When compared to many of the states in America, New York appears to be progressive in its approach to legalized cannabis. The Empire state has adopted a limited yet real medical cannabis program that offers aid to many people fighting some of the most debilitating medical conditions imaginable.
The Bill: The Compassionate Care Act
Upon closer examination, however, New York is not as progressive as it appears: The state lags behind several smaller, less populous states in that it does not yet allow for the legal cultivation, distribution, and use of recreational cannabis.
And if the current political dynamics persist, the state’s citizens are still a long way away from realizing full cannabis legalization in the near future.
New York first passed medical cannabis reform in 2014 following a lengthy debate within the state Senate, signed by Gov. Andrew Cuomo (D).
The measure allows for a limited medical regime in which patients diagnosed with one on a list of debilitating or life-threatening illnesses, including HIV/AIDS, cancer, Parkinson’s disease, and multiple sclerosis, among others, may use a non-smokable form of medical cannabis.
New York’s medical cannabis patients are not allowed to cultivate their own plants. Instead, they are allotted their medicine in 30-day supplies from a list of approved state-monitored dispensaries.
Why is the New York program so limited?
While New York state has effectively decriminalized the use of recreational cannabis, individuals possessing 25 grams or less on their first offense may receive a maximum fine of $100, observers are left wondering why the state does not yet allow for the substance’s full and legal use.
The answer lies in what is essentially the best and worst answer that there can be these days: politics.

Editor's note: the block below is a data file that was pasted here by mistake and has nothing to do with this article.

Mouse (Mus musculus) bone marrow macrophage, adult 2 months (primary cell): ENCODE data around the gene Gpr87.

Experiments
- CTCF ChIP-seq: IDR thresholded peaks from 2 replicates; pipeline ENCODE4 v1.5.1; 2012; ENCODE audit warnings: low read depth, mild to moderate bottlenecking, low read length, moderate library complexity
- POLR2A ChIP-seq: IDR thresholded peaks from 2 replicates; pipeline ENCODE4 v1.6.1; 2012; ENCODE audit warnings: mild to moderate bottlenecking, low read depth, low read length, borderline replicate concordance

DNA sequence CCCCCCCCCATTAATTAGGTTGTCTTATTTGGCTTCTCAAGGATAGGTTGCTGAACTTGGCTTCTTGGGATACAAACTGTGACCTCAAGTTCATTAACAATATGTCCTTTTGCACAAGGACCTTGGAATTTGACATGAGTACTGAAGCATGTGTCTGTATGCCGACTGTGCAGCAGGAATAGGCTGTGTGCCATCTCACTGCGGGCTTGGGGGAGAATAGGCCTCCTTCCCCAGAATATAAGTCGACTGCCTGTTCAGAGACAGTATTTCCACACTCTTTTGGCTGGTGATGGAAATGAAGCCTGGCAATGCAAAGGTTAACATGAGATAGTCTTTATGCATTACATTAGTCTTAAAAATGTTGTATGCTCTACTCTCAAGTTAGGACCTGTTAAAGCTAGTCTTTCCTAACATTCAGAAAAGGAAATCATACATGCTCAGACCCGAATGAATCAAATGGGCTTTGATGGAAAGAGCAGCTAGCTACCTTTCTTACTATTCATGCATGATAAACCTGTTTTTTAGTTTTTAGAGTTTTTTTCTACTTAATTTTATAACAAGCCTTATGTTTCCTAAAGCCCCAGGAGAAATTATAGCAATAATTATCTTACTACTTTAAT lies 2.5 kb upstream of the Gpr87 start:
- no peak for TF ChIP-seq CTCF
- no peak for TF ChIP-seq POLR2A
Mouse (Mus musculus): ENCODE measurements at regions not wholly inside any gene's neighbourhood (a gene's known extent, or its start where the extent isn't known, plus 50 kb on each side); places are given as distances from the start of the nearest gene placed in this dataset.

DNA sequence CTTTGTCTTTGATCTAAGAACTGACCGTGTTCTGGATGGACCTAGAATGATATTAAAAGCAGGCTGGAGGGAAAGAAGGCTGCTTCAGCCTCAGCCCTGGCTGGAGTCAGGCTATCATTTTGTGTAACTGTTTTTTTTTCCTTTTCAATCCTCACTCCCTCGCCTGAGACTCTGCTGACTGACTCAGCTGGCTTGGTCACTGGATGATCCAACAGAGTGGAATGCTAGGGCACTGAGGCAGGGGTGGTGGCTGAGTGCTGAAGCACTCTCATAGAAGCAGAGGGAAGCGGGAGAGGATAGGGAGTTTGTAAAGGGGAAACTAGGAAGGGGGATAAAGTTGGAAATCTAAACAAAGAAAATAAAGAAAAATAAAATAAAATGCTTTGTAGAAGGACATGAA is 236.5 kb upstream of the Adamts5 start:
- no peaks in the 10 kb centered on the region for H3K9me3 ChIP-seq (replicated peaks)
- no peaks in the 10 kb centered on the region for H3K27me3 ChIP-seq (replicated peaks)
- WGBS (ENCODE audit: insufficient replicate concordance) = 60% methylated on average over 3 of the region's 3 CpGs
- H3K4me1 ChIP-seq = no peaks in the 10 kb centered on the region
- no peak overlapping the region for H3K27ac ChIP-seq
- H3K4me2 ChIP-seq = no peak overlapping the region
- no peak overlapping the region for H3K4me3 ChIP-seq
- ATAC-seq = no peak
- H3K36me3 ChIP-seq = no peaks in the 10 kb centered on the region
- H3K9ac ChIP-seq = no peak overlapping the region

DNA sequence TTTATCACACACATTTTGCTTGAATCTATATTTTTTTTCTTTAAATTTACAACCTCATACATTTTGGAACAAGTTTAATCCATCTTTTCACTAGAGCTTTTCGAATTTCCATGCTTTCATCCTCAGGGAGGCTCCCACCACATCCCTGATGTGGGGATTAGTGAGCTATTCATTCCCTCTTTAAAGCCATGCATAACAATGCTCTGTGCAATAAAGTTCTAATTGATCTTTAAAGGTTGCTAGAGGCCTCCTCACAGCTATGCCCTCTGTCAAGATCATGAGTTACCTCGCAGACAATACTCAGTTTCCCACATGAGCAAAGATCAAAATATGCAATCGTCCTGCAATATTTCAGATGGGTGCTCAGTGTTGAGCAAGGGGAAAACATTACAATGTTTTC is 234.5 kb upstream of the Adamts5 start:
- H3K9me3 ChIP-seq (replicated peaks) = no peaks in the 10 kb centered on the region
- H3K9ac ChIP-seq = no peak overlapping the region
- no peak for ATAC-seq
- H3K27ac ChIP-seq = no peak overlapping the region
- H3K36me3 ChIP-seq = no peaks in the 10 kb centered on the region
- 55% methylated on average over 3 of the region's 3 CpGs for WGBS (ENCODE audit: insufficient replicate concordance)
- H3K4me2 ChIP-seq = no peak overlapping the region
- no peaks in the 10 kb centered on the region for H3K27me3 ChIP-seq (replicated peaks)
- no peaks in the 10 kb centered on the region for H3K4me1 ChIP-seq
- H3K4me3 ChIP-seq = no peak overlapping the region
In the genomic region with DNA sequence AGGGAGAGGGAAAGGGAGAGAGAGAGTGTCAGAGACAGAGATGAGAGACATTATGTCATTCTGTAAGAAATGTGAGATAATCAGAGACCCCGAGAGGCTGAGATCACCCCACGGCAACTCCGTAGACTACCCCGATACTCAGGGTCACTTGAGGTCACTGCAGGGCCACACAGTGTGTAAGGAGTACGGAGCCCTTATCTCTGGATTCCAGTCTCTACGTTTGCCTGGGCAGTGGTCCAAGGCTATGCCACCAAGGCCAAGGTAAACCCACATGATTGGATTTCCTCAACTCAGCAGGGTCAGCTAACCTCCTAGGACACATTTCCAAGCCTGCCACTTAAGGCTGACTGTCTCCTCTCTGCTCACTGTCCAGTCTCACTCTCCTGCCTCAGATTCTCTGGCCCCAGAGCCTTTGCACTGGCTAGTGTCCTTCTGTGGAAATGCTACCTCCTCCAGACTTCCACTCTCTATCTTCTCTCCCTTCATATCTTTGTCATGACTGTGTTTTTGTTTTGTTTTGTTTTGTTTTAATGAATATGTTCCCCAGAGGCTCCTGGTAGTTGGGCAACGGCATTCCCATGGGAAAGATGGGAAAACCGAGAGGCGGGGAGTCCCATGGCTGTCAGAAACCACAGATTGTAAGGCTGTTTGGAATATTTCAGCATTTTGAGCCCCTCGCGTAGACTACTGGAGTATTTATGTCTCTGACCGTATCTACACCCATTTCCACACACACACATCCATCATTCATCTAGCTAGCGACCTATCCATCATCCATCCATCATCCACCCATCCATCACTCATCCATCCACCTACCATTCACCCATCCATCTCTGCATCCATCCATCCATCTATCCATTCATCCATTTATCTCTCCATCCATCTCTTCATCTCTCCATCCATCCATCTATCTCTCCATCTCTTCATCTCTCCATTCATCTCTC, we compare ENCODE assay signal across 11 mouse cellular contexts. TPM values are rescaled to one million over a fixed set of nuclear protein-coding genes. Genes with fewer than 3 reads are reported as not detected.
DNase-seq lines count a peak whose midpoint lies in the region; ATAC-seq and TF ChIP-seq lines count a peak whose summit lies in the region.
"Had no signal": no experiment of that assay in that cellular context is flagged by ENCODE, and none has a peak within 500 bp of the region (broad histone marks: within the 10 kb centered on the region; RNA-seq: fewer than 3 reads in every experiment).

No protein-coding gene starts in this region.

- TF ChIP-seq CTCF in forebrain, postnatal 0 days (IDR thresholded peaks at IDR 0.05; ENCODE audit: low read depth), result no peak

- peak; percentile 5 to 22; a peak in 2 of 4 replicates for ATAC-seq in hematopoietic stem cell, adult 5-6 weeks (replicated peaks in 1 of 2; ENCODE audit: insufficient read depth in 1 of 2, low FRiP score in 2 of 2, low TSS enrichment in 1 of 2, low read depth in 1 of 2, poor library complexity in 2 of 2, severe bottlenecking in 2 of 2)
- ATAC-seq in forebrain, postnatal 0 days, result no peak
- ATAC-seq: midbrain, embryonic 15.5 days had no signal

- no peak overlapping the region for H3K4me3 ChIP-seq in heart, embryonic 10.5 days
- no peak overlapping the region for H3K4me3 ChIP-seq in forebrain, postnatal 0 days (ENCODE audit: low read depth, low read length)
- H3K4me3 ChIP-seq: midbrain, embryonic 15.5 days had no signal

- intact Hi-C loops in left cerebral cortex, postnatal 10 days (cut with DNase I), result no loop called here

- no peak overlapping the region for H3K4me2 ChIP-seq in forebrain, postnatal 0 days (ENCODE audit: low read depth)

For starters, opposition to full legalization is high in the state Legislature, in both the State Assembly and the State Senate. One state senator, in particular, Sen. Catharine Young, the head of the state Senate Finance Committee, remains a key opponent to a proposal that would otherwise show some promise.
According to observers of state politics, the stasis on the issue should come as no surprise.
It takes forever to move anything in the New York Legislature. Medical marijuana was first introduced back in the ‘90s, it started passing the Assembly sometime maybe five years later, and then finally passed the Senate for the first time last year in a much modified form. And I think that you will see a similar path with [recreational legalization.]
Another problem is that New York does not have the same options available to other states that have legalized recreational cannabis. The four states that have legalized the substance, Alaska, Colorado, Washington, and Oregon, plus the District of Columbia, all passed legalization measures via ballot initiatives, an option that is not available to New Yorkers.
That means that the only option for cannabis activists is to go through the state legislature.